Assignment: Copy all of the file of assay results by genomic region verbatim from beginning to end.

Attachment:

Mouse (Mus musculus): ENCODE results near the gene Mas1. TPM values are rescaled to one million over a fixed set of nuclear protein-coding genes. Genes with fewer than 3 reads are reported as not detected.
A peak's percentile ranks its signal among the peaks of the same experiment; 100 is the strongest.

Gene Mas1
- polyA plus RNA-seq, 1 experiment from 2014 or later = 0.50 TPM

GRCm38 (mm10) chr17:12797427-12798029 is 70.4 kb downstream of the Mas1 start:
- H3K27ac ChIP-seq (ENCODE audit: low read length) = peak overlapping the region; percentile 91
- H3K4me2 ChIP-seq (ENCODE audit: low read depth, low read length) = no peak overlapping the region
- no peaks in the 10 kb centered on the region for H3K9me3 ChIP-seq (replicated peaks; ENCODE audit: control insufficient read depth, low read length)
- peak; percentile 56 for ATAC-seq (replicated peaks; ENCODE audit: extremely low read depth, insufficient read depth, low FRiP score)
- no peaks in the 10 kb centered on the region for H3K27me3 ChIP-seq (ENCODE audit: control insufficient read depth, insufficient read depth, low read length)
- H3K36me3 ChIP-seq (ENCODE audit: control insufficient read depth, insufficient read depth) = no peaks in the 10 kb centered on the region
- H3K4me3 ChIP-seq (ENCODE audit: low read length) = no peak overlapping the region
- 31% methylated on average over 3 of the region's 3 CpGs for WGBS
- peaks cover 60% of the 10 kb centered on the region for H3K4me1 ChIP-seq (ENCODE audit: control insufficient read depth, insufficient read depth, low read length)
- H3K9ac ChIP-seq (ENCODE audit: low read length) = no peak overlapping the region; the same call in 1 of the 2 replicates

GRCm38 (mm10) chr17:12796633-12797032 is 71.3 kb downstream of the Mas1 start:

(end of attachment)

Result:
Mouse (Mus musculus): ENCODE results near the gene Mas1. TPM values are rescaled to one million over a fixed set of nuclear protein-coding genes. Genes with fewer than 3 reads are reported as not detected.
A peak's percentile ranks its signal among the peaks of the same experiment; 100 is the strongest.

Gene Mas1
- polyA plus RNA-seq, 1 experiment from 2014 or later = 0.50 TPM

GRCm38 (mm10) chr17:12797427-12798029 is 70.4 kb downstream of the Mas1 start:
- H3K27ac ChIP-seq (ENCODE audit: low read length) = peak overlapping the region; percentile 91
- H3K4me2 ChIP-seq (ENCODE audit: low read depth, low read length) = no peak overlapping the region
- no peaks in the 10 kb centered on the region for H3K9me3 ChIP-seq (replicated peaks; ENCODE audit: control insufficient read depth, low read length)
- peak; percentile 56 for ATAC-seq (replicated peaks; ENCODE audit: extremely low read depth, insufficient read depth, low FRiP score)
- no peaks in the 10 kb centered on the region for H3K27me3 ChIP-seq (ENCODE audit: control insufficient read depth, insufficient read depth, low read length)
- H3K36me3 ChIP-seq (ENCODE audit: control insufficient read depth, insufficient read depth) = no peaks in the 10 kb centered on the region
- H3K4me3 ChIP-seq (ENCODE audit: low read length) = no peak overlapping the region
- 31% methylated on average over 3 of the region's 3 CpGs for WGBS
- peaks cover 60% of the 10 kb centered on the region for H3K4me1 ChIP-seq (ENCODE audit: control insufficient read depth, insufficient read depth, low read length)
- H3K9ac ChIP-seq (ENCODE audit: low read length) = no peak overlapping the region; the same call in 1 of the 2 replicates

GRCm38 (mm10) chr17:12796633-12797032 is 71.3 kb downstream of the Mas1 start: